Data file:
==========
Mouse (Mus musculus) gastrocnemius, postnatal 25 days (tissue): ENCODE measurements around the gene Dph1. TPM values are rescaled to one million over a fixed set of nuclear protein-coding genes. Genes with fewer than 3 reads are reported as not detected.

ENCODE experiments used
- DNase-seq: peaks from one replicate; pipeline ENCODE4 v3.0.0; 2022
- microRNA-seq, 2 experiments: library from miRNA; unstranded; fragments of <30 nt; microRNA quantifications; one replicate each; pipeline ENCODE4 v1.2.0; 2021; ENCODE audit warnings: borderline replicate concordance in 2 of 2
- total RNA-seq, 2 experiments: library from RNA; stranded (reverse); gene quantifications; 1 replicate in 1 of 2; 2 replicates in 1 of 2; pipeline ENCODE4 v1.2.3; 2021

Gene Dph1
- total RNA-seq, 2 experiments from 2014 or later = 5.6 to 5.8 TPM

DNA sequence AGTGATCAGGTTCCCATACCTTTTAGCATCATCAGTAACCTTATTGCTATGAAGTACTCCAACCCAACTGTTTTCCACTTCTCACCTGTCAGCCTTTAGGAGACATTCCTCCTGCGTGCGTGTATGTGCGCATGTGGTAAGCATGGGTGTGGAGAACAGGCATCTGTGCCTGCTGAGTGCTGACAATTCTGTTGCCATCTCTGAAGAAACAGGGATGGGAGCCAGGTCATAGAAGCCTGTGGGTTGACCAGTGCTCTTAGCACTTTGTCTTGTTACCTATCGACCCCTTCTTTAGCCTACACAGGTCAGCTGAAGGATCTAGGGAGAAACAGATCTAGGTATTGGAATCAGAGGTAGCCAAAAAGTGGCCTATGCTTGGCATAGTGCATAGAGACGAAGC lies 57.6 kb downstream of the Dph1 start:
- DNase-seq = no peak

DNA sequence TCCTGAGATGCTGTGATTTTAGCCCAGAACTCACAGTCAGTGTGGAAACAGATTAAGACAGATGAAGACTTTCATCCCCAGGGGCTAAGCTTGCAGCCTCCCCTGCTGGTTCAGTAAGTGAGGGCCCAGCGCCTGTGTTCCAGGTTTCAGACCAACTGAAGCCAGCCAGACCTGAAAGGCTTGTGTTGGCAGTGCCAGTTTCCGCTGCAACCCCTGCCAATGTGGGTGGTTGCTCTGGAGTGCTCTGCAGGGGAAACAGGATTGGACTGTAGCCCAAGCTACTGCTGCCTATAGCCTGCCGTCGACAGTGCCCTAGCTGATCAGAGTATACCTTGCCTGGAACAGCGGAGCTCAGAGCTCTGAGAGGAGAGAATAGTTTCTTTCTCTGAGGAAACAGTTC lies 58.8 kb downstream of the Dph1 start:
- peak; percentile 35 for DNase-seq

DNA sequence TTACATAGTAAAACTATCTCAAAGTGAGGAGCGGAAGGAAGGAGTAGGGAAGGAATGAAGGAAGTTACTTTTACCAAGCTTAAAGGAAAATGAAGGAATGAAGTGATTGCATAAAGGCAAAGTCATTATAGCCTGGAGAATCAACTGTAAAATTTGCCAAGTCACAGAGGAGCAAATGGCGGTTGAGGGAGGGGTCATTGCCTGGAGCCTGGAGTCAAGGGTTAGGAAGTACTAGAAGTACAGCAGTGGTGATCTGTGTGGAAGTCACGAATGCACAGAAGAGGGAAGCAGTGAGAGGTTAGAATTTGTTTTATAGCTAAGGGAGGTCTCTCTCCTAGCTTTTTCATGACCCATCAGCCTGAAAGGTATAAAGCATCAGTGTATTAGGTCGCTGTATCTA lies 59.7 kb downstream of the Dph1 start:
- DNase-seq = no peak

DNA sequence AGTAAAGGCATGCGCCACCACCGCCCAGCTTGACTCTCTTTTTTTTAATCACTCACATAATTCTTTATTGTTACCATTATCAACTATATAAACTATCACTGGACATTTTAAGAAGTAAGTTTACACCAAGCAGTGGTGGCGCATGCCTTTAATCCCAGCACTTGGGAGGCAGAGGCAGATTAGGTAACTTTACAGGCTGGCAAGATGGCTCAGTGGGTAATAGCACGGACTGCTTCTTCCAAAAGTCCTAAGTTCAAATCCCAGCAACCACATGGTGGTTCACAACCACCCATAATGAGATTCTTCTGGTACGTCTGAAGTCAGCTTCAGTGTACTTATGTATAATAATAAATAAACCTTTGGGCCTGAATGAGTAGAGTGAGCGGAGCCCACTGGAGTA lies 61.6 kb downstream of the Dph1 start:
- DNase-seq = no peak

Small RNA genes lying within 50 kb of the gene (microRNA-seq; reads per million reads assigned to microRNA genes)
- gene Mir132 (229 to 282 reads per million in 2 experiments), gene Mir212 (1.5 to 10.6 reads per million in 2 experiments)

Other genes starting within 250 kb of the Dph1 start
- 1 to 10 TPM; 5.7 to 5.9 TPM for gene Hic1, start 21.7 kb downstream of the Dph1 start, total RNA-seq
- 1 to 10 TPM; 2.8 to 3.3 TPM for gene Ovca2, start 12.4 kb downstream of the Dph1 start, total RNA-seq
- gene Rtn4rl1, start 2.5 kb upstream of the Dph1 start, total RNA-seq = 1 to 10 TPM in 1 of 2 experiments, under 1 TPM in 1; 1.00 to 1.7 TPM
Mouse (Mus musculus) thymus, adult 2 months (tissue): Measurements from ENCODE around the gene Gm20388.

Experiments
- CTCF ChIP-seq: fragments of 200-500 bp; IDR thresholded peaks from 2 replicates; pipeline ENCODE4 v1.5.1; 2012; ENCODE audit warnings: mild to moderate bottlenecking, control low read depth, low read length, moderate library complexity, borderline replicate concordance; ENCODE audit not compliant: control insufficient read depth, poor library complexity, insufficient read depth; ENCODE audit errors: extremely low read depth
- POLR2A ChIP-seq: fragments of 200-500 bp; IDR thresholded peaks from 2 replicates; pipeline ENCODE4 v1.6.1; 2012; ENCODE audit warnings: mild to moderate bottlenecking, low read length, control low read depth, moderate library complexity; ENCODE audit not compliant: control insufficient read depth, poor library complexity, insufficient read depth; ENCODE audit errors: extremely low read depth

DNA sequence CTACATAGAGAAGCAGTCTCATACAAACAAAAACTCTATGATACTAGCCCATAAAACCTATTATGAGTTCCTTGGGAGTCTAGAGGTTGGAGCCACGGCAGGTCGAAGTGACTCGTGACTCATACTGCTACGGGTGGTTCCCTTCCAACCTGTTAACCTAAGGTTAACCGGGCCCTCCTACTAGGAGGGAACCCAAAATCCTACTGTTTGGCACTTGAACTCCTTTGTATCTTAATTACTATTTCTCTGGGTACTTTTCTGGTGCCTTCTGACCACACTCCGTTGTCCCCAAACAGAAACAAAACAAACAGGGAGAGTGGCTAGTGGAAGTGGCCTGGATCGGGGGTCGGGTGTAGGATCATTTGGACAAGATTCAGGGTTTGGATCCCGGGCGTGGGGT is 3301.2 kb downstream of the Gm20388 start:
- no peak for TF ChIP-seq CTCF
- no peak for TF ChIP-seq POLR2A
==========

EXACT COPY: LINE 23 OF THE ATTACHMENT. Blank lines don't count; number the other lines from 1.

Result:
Experiments